House and Senate in disagreement over spending for migrant crisis

Washington-DC

WASHINGTON (Nexstar) — The clock is ticking for lawmakers to pass a bill to address the crisis at the southern border. The clock is ticking for lawmakers to pass a bill to address the crisis at the southern border.

Lawmakers called for immediate action after seeing a photo of a migrant father and daughter who officials said drowned while trying to cross into the United States from Mexico. The image also caused President Trump to demand changes.

“I hate it and I know it can be stopped immediately if Democrats changed the laws,” said President Trump.

But Democratic leaders said the administration’s policies are to blame for problems at the border.

“These are not drug dealers or vagrants or criminals. They are people simply fleeing a horrible situation in their home country for a better life,” said Senator Chuck Schumer, (D-NY), Senate Minority Leader.

Lawmakers remain divided over the best way to spend funding at the border. Late Tuesday night, the Democratic-controlled House passed a $4.6 billion spending plan that included improving the conditions for migrants in U.S. custody. Republican Congressman Buddy Carter (Georgia) voted against that measure.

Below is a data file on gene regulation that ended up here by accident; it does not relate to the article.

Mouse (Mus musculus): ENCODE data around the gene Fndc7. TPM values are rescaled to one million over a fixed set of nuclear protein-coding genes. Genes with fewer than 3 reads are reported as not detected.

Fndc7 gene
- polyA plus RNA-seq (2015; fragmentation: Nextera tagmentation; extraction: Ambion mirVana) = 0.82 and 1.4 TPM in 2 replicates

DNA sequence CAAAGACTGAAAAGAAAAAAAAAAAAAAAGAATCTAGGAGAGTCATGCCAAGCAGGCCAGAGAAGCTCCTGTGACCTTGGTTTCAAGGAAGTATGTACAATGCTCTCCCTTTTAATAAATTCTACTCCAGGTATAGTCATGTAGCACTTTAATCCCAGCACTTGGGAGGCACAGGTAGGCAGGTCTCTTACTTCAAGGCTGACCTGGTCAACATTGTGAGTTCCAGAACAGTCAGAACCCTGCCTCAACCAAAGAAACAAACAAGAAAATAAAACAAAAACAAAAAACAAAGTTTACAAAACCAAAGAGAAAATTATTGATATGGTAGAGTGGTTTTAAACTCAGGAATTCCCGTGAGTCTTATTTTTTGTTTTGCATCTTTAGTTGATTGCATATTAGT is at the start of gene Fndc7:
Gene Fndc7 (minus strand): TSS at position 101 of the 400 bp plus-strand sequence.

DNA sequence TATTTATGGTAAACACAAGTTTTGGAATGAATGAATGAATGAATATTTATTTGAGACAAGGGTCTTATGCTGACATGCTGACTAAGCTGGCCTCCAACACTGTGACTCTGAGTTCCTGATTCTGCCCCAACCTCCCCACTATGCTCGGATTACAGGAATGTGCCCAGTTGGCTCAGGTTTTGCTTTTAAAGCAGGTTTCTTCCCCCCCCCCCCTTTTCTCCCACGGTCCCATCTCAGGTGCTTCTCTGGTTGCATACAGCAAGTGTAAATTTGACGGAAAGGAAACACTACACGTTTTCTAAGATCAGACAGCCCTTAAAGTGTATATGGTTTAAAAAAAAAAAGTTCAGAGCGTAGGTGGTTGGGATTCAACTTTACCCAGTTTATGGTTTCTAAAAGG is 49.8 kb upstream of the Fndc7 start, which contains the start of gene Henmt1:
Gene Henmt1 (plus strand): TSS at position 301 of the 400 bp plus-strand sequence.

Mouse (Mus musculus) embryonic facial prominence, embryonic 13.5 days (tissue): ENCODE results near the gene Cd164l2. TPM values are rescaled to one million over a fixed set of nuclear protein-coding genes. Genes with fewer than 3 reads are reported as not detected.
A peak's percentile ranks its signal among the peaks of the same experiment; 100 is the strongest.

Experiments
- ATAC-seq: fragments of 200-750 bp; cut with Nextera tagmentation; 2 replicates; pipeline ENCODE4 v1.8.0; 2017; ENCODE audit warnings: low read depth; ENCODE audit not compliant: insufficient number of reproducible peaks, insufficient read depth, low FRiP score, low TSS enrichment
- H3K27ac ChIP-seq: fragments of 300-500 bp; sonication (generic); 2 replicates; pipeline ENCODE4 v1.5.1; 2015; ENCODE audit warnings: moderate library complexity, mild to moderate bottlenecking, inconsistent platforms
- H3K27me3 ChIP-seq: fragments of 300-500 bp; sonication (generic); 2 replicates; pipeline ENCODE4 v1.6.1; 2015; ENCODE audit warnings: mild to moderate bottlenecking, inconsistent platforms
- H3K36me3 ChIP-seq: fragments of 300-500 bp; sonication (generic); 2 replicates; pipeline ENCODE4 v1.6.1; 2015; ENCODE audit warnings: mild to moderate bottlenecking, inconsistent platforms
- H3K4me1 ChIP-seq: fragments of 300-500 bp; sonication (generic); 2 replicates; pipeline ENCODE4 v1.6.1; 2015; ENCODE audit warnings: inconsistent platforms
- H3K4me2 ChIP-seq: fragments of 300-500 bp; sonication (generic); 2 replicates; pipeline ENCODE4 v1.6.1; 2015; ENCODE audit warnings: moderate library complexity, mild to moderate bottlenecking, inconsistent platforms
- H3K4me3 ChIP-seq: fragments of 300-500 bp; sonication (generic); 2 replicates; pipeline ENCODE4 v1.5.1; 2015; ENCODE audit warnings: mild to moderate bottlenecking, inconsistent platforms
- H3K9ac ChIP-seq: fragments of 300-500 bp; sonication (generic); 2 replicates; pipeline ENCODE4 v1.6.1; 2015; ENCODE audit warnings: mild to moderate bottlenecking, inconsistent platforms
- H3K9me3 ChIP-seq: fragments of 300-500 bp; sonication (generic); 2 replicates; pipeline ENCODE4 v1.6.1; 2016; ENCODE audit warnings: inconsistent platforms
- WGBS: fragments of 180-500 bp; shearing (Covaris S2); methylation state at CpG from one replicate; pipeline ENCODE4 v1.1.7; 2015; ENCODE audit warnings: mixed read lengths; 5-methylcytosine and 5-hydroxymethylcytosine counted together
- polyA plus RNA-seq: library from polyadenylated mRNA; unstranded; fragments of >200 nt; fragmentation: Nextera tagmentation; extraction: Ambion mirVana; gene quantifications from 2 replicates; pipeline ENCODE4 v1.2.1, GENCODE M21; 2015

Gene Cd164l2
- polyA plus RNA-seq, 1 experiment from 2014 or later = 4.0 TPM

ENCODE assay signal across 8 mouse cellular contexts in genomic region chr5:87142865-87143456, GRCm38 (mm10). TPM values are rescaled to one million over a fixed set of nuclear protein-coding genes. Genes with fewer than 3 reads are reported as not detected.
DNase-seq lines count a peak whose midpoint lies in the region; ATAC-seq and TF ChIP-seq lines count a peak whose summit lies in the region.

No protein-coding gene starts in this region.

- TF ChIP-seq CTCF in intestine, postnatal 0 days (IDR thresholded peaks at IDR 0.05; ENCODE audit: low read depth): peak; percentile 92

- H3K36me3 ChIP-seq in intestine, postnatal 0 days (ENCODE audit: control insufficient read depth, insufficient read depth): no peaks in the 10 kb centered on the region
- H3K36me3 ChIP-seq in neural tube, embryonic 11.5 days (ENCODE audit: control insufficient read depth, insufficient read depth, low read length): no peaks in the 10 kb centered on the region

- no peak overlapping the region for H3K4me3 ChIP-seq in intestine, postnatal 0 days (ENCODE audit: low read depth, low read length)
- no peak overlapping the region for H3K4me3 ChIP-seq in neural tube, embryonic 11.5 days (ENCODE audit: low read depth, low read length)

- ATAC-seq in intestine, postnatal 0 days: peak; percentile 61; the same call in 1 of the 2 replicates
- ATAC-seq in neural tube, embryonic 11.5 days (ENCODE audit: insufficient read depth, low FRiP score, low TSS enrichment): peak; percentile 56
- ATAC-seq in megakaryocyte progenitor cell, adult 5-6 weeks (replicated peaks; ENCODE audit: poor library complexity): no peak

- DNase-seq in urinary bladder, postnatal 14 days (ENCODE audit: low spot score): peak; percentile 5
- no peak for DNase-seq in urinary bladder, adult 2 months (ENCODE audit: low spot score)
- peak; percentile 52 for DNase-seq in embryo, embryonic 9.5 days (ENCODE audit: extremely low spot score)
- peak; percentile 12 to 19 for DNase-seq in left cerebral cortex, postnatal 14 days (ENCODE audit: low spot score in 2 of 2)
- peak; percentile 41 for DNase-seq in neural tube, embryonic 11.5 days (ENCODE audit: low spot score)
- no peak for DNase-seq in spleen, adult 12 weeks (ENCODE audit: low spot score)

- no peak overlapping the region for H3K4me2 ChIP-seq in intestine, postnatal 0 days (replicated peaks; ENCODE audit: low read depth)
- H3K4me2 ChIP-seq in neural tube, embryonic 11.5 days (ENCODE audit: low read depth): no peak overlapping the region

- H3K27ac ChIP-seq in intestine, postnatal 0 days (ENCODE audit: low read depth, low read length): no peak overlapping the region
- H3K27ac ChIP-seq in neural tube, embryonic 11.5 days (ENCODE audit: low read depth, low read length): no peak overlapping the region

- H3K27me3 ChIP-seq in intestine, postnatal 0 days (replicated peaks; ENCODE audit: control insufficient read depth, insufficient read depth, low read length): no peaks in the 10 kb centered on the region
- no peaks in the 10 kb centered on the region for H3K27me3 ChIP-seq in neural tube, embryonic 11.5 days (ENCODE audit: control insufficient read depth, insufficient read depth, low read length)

“This was nothing more than a political message by the Democrats to try to poke their finger in the President’s eye, and unfortunately that is not what we need at this time,” said Carter.

Carter supports the Senate’s bipartisan bill which allocates nearly $4.6 billion for the border crisis and focuses on funding for border security, as well as increasing the number of beds at detention centers.

On Wednesday, Democratic Senator Bob Casey from Pennsylvania voted for the Senate’s plan, which passed overwhelmingly. He hopes the legislation gets to the president’s desk soon.

“For billions more to help children and families at the border,” said Sen. Casey.

House Speaker Nancy Pelosi told reporters she would not take up the Senate’s border bill, causing uncertainty over whether lawmakers can reach an agreement before Congress goes on recess.

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